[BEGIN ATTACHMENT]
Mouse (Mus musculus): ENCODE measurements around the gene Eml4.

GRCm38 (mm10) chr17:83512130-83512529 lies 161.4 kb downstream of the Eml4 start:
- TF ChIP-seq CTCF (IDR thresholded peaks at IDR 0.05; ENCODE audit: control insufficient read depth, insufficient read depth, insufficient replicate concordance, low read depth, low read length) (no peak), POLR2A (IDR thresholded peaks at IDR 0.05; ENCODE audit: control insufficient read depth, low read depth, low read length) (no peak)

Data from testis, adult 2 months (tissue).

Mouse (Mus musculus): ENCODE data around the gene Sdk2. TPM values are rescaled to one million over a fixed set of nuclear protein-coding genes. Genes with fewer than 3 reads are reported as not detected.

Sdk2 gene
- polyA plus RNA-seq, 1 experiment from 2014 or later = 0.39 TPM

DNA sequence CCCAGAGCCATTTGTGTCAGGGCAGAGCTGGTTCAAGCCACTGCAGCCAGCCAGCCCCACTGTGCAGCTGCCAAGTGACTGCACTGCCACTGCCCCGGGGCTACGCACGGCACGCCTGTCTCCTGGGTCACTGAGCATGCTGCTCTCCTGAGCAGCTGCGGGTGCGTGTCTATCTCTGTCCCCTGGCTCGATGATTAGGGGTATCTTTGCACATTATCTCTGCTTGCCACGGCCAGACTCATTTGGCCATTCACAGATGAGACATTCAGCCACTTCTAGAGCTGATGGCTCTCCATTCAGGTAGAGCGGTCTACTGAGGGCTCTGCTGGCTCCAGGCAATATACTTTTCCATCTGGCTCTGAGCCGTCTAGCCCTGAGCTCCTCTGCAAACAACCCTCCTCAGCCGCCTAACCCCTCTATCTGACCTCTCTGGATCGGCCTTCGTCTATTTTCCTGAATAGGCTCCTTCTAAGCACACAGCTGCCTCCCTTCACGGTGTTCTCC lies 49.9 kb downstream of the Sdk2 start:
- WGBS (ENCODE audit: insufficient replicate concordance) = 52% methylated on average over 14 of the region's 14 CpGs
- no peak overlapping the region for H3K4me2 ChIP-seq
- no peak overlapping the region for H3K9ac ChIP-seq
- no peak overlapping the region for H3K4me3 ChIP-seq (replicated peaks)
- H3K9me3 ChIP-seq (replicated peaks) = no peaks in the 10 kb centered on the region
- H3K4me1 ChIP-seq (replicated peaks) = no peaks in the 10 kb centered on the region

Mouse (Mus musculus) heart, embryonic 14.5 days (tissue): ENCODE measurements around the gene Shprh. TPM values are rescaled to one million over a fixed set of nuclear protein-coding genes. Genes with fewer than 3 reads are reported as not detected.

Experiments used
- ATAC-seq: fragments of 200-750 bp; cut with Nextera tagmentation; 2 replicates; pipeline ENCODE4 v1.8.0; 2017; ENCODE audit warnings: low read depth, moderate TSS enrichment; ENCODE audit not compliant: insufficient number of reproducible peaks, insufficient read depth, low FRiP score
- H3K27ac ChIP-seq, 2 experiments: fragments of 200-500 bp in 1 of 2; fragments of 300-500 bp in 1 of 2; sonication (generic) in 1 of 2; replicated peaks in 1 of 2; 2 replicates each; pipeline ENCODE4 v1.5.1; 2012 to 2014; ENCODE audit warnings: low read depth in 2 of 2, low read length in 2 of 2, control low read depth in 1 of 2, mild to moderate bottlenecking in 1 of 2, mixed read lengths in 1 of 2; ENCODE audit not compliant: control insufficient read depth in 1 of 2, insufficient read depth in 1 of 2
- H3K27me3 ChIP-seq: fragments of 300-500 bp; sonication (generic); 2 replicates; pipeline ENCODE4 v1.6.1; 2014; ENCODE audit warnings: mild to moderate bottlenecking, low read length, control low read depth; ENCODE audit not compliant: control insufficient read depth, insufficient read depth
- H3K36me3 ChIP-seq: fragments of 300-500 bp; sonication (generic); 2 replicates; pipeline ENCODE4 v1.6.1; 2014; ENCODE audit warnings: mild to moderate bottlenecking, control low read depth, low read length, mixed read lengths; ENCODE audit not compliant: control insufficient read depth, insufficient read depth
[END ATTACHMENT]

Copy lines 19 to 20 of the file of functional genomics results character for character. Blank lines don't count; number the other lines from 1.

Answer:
- H3K27me3 ChIP-seq: fragments of 300-500 bp; sonication (generic); 2 replicates; pipeline ENCODE4 v1.6.1; 2014; ENCODE audit warnings: mild to moderate bottlenecking, low read length, control low read depth; ENCODE audit not compliant: control insufficient read depth, insufficient read depth
- H3K36me3 ChIP-seq: fragments of 300-500 bp; sonication (generic); 2 replicates; pipeline ENCODE4 v1.6.1; 2014; ENCODE audit warnings: mild to moderate bottlenecking, control low read depth, low read length, mixed read lengths; ENCODE audit not compliant: control insufficient read depth, insufficient read depth